An independent commissioner has granted consents for a new marina to be built that will cater for larger boats and pump nearly $10 million a year into Northland.

The Whangārei Harbour Marina Management Trust applied for consents for a new 130-berth marina, just up the harbour from Limeburner's Creek and accessed off Port Rd, that is expected to create up to 133 jobs during its two-year construction phase.

The project has an estimated cost of between $12m and $13m.

In its decision, independent commissioner Dr Rob Lieffering said the new marina would provide significant positive effects, not only for Whangārei but the wider Northland region.

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Insufficient capacity for permanent and casual visiting yachts necessitated plans to build a new marina that can accommodate between 115 and 130 yachts.

The trust already manages the 177-berth marina at the Town Basin and 109 pile moorings at Kissing Pt. The new marina would meet the growing demand for berths for large yachts up to 40m.

According to a report prepared by Market Economics, the local economy is expected to earn $9.4m each year on berthing fees, retail spend, and tourism-related activities once the marina is fully functional by 2021/22.

A marina building and parking would be constructed on more than 4500sq m of reclaimed land and a formed public access along the eastern edge of the reclamation will link with the existing Hatea Loop walkway.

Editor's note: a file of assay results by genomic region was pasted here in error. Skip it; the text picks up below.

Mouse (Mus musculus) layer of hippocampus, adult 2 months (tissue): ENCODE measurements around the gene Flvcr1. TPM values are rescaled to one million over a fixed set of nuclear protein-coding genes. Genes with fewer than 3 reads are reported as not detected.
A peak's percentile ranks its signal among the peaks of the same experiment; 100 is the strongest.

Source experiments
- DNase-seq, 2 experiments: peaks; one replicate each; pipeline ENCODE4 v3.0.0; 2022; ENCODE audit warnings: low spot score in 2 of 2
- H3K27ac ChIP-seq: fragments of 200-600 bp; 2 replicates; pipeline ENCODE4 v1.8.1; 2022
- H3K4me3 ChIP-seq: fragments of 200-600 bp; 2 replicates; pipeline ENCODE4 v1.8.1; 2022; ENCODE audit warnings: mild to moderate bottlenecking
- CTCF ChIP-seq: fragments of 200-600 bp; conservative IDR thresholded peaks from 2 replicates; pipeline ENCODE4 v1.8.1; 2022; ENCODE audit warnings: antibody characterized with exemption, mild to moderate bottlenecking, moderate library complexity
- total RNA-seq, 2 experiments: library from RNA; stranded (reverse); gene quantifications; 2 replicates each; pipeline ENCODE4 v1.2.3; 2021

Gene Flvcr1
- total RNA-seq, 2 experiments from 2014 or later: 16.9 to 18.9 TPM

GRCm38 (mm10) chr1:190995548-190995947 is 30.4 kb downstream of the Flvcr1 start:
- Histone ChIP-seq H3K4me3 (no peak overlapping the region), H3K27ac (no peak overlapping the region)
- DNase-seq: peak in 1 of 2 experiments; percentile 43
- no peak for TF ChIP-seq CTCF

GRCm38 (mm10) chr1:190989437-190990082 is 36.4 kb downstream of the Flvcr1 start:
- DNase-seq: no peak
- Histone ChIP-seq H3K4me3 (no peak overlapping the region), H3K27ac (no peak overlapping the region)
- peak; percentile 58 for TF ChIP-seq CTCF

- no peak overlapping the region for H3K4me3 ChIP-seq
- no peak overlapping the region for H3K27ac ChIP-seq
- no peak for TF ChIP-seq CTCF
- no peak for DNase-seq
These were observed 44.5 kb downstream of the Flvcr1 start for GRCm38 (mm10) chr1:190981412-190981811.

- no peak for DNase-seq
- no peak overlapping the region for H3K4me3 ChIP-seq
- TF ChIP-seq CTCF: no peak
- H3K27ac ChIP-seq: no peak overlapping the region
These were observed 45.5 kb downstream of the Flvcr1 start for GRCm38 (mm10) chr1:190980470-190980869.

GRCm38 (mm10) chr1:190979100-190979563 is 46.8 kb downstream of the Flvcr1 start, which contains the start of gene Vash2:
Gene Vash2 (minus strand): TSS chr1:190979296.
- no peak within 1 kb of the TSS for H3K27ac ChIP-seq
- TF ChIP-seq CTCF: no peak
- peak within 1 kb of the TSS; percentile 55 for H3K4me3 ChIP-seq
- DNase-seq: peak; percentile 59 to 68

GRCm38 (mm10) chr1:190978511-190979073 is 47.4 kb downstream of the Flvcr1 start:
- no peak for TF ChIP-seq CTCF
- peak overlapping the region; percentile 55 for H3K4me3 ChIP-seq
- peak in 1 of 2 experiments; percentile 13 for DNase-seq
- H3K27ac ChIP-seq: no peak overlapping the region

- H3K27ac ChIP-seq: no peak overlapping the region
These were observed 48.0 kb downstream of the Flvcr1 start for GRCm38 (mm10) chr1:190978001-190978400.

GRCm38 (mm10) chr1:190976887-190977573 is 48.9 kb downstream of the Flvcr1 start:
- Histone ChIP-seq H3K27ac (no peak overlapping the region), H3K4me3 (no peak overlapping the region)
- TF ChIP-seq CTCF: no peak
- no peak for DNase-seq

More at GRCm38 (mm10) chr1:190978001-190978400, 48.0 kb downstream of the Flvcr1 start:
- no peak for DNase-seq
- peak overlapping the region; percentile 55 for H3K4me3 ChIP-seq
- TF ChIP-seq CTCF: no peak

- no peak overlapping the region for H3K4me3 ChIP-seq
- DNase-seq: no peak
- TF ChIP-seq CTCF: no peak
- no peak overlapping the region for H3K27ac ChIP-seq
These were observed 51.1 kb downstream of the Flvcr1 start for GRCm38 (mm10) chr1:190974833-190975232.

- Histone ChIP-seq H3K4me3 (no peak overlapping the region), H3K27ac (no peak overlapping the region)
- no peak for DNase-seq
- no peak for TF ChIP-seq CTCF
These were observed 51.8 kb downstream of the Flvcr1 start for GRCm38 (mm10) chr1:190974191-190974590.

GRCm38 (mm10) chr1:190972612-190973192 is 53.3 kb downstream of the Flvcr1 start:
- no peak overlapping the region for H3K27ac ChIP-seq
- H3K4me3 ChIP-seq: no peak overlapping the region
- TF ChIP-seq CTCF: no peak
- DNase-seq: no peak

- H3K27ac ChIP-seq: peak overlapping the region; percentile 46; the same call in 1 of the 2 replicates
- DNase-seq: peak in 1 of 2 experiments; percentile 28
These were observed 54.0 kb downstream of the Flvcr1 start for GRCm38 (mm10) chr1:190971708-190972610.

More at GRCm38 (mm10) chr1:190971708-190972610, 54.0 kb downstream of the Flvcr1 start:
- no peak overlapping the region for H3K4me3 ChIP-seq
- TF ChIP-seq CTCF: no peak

An estimated 100 to 150 piles and associated floating marina piers, berths and associated utilities will be built.

Construction has to start within the next 10 years while consents for the marina will be valid until March 2054.

The Northland Regional Council publicly notified the consent application in September last year and eight of the 10 submissions received supported the venture.

Provided the consent conditions were met, Lieffering said the actual and potential adverse environmental effects from the marina would be "minor and acceptable".

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The independent commissioner's decision can be appealed within 15 working days.

The marina project working group convenor Brian McLachlan said now consents have been granted, construction drawings were being done with a view to starting the reclamation work.

"It could take up to two years for the reclaimed land to settle down. The other thing we have to do is to find money and we're out there talking to a lot of people."

Brian McLachlan (left), Sharron Beck and Brian Caulton, with the proposed new Okara Marina site in the background. Photo/Michael Cunningham
Brian McLachlan (left), Sharron Beck and Brian Caulton, with the proposed new Okara Marina site in the background. Photo/Michael Cunningham

The Ministry of Business, Innovation and Employment has declined the trust's funding application for $7m from the Provincial Growth Fund.

In the 2015/16 season, the trust had to turn away 140 international yachts and more than 80 vessels on a waiting list.

Given the high demand for permanent berths, the trust expects Okara Marina to reach 100 per cent occupancy for permanent berths within three years of completion.

In the first year, the new marina's income is expected to be about $290,000 with expenses of $150,000, earning a profit of $140,000.

By the time the marina is fully occupied from 2021, it could generate an income of $920,000 - an average of $7984 per berth.

On average, permanent berth holders spend $40,000 annually on boat repairs and maintenance.